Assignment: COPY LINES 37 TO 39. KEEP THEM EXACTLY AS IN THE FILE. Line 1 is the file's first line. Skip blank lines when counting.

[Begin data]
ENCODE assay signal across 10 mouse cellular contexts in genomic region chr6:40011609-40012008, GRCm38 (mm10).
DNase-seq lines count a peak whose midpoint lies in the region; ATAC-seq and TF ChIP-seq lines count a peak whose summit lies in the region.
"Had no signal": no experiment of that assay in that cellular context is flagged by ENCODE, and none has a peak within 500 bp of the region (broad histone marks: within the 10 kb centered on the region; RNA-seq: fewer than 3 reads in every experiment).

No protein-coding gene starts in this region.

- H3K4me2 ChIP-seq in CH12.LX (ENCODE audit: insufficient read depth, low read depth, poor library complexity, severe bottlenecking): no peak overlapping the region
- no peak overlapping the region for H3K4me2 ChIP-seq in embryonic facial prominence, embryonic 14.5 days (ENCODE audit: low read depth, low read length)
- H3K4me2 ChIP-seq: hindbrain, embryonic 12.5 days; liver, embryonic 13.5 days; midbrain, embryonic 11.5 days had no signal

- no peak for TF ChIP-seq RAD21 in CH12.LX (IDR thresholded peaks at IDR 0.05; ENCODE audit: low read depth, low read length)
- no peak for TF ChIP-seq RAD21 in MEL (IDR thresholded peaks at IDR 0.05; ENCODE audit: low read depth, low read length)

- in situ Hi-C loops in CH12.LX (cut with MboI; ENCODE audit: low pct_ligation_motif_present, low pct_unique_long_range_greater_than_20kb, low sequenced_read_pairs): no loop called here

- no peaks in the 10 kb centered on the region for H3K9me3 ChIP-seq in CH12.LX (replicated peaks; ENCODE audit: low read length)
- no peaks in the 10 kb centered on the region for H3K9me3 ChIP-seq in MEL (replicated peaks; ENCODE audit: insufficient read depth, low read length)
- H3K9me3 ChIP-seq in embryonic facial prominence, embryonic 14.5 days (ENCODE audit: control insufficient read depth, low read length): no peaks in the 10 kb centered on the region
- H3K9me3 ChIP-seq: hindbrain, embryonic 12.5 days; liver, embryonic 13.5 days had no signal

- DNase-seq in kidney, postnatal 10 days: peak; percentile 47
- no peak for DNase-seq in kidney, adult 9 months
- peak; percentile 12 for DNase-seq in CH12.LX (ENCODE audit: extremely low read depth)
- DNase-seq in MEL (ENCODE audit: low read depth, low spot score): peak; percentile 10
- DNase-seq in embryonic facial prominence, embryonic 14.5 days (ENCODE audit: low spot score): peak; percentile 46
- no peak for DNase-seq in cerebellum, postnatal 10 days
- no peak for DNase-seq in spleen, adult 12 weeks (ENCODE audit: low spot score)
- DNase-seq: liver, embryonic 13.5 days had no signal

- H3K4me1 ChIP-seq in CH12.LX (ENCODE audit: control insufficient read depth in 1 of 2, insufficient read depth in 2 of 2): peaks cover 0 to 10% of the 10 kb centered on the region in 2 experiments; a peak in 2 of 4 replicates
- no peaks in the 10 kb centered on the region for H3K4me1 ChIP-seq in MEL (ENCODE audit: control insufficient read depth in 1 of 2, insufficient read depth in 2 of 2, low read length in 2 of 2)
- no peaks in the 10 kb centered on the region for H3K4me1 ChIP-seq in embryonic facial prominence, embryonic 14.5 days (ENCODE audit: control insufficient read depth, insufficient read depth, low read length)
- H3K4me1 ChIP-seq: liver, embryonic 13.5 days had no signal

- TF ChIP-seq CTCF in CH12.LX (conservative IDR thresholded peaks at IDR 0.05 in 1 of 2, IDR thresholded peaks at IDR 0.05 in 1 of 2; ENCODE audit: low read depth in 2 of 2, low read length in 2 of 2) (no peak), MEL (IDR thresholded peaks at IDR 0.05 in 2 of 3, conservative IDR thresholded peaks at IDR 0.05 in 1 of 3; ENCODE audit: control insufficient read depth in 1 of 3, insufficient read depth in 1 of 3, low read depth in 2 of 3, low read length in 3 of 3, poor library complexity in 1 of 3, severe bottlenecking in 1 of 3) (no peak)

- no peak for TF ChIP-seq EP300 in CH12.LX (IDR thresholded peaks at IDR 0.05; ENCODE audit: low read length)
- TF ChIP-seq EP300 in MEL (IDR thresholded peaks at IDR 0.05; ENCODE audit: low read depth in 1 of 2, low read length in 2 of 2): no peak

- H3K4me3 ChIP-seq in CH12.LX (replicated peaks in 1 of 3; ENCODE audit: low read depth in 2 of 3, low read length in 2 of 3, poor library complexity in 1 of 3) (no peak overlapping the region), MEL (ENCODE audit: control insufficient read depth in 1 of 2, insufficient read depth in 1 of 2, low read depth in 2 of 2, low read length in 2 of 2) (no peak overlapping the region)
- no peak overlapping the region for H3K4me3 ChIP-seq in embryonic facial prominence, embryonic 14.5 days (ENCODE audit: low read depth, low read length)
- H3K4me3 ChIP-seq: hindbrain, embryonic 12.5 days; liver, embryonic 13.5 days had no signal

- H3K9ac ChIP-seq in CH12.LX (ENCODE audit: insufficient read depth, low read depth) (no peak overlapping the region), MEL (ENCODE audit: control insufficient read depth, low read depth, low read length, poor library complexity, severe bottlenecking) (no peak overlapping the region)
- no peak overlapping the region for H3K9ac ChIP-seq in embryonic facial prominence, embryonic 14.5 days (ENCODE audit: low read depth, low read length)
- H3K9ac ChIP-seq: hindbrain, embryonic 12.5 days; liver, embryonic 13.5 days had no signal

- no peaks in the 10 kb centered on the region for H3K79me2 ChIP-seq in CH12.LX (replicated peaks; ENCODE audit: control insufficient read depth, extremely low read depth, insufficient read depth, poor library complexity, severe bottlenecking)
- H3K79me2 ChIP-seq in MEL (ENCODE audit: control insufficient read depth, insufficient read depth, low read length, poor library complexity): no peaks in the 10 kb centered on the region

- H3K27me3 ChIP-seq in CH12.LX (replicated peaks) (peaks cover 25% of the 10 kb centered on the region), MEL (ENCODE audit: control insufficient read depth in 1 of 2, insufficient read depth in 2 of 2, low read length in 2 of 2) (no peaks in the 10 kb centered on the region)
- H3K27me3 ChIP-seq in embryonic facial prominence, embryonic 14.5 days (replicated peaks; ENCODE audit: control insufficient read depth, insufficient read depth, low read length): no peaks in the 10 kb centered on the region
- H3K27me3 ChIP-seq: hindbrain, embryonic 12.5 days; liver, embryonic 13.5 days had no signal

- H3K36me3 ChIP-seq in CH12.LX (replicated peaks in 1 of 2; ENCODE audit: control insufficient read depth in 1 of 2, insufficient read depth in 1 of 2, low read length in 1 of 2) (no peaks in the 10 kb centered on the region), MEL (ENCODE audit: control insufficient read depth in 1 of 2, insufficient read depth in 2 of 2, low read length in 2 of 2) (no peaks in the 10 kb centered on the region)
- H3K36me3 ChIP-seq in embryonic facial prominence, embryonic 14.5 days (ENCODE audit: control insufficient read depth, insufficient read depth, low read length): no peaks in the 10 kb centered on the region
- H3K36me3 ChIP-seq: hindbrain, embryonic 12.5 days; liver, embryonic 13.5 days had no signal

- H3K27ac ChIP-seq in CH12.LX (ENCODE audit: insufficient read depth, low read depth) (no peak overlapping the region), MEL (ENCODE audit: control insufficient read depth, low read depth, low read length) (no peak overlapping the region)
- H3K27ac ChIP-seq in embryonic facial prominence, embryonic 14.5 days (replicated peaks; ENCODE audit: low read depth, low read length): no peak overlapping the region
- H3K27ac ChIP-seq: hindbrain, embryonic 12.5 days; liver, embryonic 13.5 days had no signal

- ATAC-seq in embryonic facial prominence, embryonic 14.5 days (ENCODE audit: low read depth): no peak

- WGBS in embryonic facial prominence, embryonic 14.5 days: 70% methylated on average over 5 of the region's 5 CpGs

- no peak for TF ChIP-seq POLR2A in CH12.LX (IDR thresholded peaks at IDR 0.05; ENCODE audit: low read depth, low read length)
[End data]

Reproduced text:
- H3K79me2 ChIP-seq in MEL (ENCODE audit: control insufficient read depth, insufficient read depth, low read length, poor library complexity): no peaks in the 10 kb centered on the region

- H3K27me3 ChIP-seq in CH12.LX (replicated peaks) (peaks cover 25% of the 10 kb centered on the region), MEL (ENCODE audit: control insufficient read depth in 1 of 2, insufficient read depth in 2 of 2, low read length in 2 of 2) (no peaks in the 10 kb centered on the region)
- H3K27me3 ChIP-seq in embryonic facial prominence, embryonic 14.5 days (replicated peaks; ENCODE audit: control insufficient read depth, insufficient read depth, low read length): no peaks in the 10 kb centered on the region